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Steiner free school anyone?

(56 Posts)
3asAbird Thu 26-Jun-14 13:30:16

Ok anyone at steiner exeter, hereford or go other steiner schools want give me some feedback.

keep hearing negatives.

baically start r but kindergarten 2years
then year 2 is lower primary goes all way upto year 7
They dont start formal reading/writing untiil year 2 age 7
no efys, phnics test, natipnal curriculum or keystage 2sats.

from what i can see they free of testing.

they agreed keystage year 6 testing although what they would score if not followed curriculum.

1 form tutor then lots subject teachers but several years with same teacher.

apparently herfeford achieved god gsces but they only offer 7

I been assured its not a cultish religion or pagens/athiests.
its educational philosophy in same way motentessori.

but its is alternative and need think would it limit them academically.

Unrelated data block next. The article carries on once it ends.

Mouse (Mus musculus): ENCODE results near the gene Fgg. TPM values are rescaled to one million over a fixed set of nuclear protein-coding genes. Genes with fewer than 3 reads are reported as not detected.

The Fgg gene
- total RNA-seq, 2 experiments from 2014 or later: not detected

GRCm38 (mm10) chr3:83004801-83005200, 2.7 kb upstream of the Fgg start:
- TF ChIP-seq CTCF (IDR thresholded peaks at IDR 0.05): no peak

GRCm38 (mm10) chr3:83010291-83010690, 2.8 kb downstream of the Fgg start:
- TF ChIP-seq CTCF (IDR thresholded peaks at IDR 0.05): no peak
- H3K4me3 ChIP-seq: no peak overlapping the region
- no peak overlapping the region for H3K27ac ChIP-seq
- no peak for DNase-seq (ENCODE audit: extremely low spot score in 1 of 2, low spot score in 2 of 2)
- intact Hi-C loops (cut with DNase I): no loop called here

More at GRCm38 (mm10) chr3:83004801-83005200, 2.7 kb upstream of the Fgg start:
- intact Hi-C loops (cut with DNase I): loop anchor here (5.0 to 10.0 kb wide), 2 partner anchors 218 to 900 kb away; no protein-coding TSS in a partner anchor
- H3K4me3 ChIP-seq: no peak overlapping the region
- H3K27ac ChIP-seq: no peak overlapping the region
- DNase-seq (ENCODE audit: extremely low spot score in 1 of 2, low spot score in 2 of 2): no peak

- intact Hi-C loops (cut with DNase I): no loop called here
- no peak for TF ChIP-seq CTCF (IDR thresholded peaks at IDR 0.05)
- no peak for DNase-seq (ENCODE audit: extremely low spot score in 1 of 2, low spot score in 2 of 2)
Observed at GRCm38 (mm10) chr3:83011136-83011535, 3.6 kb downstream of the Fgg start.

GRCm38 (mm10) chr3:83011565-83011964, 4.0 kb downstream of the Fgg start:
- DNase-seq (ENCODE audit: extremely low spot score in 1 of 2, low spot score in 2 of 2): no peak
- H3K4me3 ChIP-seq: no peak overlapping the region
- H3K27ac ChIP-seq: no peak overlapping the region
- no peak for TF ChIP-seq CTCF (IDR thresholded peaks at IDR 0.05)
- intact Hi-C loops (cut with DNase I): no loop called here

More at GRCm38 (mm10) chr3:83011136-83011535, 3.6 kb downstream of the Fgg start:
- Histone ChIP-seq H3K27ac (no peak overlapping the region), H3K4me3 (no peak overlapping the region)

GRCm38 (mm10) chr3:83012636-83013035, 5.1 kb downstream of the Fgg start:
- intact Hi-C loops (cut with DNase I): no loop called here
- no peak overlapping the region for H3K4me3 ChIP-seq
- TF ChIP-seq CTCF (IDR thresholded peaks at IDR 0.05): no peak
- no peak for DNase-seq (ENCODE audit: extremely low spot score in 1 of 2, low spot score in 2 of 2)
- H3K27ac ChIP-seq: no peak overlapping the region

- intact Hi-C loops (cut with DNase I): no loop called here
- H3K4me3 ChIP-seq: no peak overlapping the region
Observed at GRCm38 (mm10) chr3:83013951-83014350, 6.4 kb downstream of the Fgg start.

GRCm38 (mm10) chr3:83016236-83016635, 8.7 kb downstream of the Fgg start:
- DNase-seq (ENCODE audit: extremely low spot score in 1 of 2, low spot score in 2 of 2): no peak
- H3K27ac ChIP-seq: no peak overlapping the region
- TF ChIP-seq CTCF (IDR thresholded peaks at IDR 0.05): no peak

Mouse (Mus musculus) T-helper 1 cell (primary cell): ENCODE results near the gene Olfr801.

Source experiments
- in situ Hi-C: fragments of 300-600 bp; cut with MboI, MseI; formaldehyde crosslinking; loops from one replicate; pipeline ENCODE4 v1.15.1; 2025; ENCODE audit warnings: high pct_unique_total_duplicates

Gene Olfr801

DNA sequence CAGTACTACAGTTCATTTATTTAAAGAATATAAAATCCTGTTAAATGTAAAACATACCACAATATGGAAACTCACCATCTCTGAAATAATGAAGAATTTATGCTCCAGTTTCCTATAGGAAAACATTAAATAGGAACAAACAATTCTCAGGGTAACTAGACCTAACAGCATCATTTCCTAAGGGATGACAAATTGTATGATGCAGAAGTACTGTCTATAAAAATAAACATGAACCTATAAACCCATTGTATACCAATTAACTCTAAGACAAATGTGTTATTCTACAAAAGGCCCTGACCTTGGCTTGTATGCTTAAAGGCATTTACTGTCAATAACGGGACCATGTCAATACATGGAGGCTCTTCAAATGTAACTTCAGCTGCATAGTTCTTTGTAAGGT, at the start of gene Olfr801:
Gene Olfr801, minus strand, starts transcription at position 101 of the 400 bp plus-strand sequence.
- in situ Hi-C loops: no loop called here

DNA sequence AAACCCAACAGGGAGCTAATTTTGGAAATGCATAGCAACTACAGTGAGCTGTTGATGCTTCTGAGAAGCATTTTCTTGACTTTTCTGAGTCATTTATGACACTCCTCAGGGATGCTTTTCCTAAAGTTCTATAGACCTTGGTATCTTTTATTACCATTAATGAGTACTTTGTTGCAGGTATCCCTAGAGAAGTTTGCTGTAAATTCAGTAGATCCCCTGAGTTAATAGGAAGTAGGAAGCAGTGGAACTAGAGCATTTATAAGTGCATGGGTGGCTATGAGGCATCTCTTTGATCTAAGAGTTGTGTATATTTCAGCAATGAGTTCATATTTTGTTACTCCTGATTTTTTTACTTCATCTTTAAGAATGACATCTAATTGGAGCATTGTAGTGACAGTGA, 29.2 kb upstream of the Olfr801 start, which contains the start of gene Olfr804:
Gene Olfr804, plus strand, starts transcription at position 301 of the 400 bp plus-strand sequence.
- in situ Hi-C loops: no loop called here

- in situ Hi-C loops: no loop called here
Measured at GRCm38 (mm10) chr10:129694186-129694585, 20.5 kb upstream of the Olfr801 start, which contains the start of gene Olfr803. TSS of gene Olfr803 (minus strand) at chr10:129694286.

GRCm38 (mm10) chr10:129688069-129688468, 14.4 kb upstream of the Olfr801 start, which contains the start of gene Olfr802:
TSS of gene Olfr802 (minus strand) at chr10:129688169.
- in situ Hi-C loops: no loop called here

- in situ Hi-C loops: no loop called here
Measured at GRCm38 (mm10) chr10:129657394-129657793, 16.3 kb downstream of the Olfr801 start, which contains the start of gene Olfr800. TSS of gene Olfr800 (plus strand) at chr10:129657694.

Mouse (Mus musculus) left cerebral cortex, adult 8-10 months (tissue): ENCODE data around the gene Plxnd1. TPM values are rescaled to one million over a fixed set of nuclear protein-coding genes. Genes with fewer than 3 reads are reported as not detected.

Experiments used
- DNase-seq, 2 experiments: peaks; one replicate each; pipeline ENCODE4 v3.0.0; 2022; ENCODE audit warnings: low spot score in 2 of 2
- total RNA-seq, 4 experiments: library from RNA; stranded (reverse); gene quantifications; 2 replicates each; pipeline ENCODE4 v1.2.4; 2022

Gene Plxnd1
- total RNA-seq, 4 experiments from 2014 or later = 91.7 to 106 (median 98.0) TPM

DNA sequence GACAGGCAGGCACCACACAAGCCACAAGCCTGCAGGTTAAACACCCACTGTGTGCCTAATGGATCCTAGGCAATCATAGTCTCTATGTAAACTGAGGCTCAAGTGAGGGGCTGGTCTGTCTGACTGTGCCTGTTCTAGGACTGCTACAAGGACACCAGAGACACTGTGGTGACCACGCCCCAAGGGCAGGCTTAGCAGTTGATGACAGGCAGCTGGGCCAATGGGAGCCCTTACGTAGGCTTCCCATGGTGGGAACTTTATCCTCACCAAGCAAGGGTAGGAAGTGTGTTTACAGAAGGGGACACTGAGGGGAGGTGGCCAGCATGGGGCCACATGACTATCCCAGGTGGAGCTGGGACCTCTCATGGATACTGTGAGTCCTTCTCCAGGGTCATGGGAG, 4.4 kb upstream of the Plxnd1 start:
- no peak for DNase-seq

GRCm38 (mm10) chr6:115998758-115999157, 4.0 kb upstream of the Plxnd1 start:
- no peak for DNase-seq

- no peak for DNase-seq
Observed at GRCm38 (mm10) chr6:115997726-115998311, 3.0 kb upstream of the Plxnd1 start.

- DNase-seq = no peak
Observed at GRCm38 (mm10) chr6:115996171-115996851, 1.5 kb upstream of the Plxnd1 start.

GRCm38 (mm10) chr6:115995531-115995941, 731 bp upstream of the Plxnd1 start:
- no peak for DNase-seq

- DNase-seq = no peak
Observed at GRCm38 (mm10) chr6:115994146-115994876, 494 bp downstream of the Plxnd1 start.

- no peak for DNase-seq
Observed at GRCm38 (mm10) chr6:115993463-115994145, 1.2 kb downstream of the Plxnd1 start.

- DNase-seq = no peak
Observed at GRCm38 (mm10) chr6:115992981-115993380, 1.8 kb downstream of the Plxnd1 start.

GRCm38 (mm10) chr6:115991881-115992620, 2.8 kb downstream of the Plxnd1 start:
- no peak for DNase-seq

PedlarsSpanner Thu 26-Jun-14 13:34:34

Who has assured you that it is not a cultish outfit?

No way is it the same ethos as Montessori sorry

PedlarsSpanner Thu 26-Jun-14 13:35:12

Also klaxon for HQ

pointythings Thu 26-Jun-14 13:59:48

It's nothing at all like Montessori, I'm afraid. I'd be doing some very major research before making the decision. It may be for you, but make sure that it's an informed choice if you do make it.
<disclosure - I am anti Steiner>

CoteDAzur Thu 26-Jun-14 14:05:32

"I been assured its not a cultish religion or pagens/athiests." grin

Read this.

3asAbird Thu 26-Jun-14 14:06:58